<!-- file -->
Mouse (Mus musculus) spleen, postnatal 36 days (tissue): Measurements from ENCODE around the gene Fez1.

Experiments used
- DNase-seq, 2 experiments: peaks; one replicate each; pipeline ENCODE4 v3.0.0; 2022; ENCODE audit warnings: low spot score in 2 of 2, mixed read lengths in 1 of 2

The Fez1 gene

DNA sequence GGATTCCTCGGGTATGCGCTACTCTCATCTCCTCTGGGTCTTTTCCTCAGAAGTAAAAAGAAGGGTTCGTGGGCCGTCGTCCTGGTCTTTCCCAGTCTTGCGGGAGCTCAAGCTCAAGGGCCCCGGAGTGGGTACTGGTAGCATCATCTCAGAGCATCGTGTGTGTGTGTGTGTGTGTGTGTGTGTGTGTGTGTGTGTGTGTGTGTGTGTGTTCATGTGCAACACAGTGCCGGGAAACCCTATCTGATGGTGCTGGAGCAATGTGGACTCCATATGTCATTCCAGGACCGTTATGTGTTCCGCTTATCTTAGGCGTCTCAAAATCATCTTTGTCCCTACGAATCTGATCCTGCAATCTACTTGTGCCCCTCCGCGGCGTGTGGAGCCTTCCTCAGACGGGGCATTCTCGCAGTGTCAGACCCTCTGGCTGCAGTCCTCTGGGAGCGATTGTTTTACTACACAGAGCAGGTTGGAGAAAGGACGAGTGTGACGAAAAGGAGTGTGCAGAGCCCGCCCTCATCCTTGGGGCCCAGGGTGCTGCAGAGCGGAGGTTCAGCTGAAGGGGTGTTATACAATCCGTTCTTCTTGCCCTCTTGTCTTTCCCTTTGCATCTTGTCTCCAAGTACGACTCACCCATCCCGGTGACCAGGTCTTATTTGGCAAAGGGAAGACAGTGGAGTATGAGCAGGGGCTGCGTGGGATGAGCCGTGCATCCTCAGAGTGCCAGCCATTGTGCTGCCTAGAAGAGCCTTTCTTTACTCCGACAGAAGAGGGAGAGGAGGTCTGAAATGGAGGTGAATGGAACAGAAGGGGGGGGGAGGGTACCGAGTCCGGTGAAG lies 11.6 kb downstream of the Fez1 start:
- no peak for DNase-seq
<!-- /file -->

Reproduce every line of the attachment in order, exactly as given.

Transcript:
Mouse (Mus musculus) spleen, postnatal 36 days (tissue): Measurements from ENCODE around the gene Fez1.

Experiments used
- DNase-seq, 2 experiments: peaks; one replicate each; pipeline ENCODE4 v3.0.0; 2022; ENCODE audit warnings: low spot score in 2 of 2, mixed read lengths in 1 of 2

The Fez1 gene

DNA sequence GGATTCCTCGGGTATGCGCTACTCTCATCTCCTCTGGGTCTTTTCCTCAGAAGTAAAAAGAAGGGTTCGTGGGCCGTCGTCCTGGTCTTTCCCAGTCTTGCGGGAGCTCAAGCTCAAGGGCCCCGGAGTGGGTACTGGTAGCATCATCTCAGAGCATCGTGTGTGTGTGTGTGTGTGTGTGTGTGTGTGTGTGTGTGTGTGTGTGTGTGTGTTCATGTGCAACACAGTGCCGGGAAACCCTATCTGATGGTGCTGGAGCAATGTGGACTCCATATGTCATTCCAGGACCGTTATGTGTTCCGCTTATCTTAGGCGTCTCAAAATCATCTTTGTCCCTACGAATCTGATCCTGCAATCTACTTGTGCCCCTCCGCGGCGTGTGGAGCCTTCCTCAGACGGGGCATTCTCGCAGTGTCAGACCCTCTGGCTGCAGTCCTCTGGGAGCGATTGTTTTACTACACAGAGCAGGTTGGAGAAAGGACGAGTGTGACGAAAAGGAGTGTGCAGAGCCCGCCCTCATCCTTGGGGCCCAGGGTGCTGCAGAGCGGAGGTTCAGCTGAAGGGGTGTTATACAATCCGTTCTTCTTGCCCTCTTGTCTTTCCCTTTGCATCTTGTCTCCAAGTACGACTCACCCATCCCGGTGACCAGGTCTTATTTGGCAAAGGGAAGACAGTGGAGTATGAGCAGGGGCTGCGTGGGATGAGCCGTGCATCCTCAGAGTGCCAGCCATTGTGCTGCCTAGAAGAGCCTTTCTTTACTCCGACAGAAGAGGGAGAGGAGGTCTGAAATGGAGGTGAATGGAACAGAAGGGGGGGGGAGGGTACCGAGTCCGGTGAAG lies 11.6 kb downstream of the Fez1 start:
- no peak for DNase-seq